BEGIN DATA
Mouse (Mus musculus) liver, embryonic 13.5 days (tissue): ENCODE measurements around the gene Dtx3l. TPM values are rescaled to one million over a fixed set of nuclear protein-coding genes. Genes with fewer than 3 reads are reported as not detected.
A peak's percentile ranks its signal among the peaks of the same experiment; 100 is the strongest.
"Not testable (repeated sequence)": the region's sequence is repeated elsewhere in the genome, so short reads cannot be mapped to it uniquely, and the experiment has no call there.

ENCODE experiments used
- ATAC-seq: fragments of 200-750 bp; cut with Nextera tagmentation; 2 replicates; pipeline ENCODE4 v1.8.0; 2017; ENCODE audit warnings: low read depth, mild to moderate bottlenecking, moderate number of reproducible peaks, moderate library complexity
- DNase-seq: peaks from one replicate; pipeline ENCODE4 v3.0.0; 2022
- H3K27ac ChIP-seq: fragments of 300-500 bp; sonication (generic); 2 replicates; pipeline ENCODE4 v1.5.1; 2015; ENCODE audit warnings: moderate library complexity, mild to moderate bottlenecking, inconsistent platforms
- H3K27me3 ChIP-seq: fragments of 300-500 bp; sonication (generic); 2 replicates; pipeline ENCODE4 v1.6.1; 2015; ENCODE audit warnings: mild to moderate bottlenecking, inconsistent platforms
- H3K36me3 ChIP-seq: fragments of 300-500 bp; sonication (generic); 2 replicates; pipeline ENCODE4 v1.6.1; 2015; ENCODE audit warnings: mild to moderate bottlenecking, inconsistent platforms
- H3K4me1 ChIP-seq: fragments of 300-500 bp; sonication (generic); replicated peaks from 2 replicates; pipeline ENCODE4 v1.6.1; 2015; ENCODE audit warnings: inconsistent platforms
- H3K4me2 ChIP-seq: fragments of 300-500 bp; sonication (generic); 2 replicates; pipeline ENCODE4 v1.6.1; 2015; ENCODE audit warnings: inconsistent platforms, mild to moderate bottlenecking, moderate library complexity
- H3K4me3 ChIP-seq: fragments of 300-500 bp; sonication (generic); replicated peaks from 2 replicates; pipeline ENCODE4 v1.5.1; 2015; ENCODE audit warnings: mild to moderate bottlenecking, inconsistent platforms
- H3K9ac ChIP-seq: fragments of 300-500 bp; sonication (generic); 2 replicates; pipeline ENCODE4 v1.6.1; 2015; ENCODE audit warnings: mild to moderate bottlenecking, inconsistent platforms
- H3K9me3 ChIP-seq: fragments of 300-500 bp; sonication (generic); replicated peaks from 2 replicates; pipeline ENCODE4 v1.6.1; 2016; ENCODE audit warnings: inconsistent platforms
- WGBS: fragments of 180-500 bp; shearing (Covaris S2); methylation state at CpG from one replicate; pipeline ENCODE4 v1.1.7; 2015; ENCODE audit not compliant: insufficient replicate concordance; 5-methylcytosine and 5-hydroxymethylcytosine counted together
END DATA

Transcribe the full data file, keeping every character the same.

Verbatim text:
Mouse (Mus musculus) liver, embryonic 13.5 days (tissue): ENCODE measurements around the gene Dtx3l. TPM values are rescaled to one million over a fixed set of nuclear protein-coding genes. Genes with fewer than 3 reads are reported as not detected.
A peak's percentile ranks its signal among the peaks of the same experiment; 100 is the strongest.
"Not testable (repeated sequence)": the region's sequence is repeated elsewhere in the genome, so short reads cannot be mapped to it uniquely, and the experiment has no call there.

ENCODE experiments used
- ATAC-seq: fragments of 200-750 bp; cut with Nextera tagmentation; 2 replicates; pipeline ENCODE4 v1.8.0; 2017; ENCODE audit warnings: low read depth, mild to moderate bottlenecking, moderate number of reproducible peaks, moderate library complexity
- DNase-seq: peaks from one replicate; pipeline ENCODE4 v3.0.0; 2022
- H3K27ac ChIP-seq: fragments of 300-500 bp; sonication (generic); 2 replicates; pipeline ENCODE4 v1.5.1; 2015; ENCODE audit warnings: moderate library complexity, mild to moderate bottlenecking, inconsistent platforms
- H3K27me3 ChIP-seq: fragments of 300-500 bp; sonication (generic); 2 replicates; pipeline ENCODE4 v1.6.1; 2015; ENCODE audit warnings: mild to moderate bottlenecking, inconsistent platforms
- H3K36me3 ChIP-seq: fragments of 300-500 bp; sonication (generic); 2 replicates; pipeline ENCODE4 v1.6.1; 2015; ENCODE audit warnings: mild to moderate bottlenecking, inconsistent platforms
- H3K4me1 ChIP-seq: fragments of 300-500 bp; sonication (generic); replicated peaks from 2 replicates; pipeline ENCODE4 v1.6.1; 2015; ENCODE audit warnings: inconsistent platforms
- H3K4me2 ChIP-seq: fragments of 300-500 bp; sonication (generic); 2 replicates; pipeline ENCODE4 v1.6.1; 2015; ENCODE audit warnings: inconsistent platforms, mild to moderate bottlenecking, moderate library complexity
- H3K4me3 ChIP-seq: fragments of 300-500 bp; sonication (generic); replicated peaks from 2 replicates; pipeline ENCODE4 v1.5.1; 2015; ENCODE audit warnings: mild to moderate bottlenecking, inconsistent platforms
- H3K9ac ChIP-seq: fragments of 300-500 bp; sonication (generic); 2 replicates; pipeline ENCODE4 v1.6.1; 2015; ENCODE audit warnings: mild to moderate bottlenecking, inconsistent platforms
- H3K9me3 ChIP-seq: fragments of 300-500 bp; sonication (generic); replicated peaks from 2 replicates; pipeline ENCODE4 v1.6.1; 2016; ENCODE audit warnings: inconsistent platforms
- WGBS: fragments of 180-500 bp; shearing (Covaris S2); methylation state at CpG from one replicate; pipeline ENCODE4 v1.1.7; 2015; ENCODE audit not compliant: insufficient replicate concordance; 5-methylcytosine and 5-hydroxymethylcytosine counted together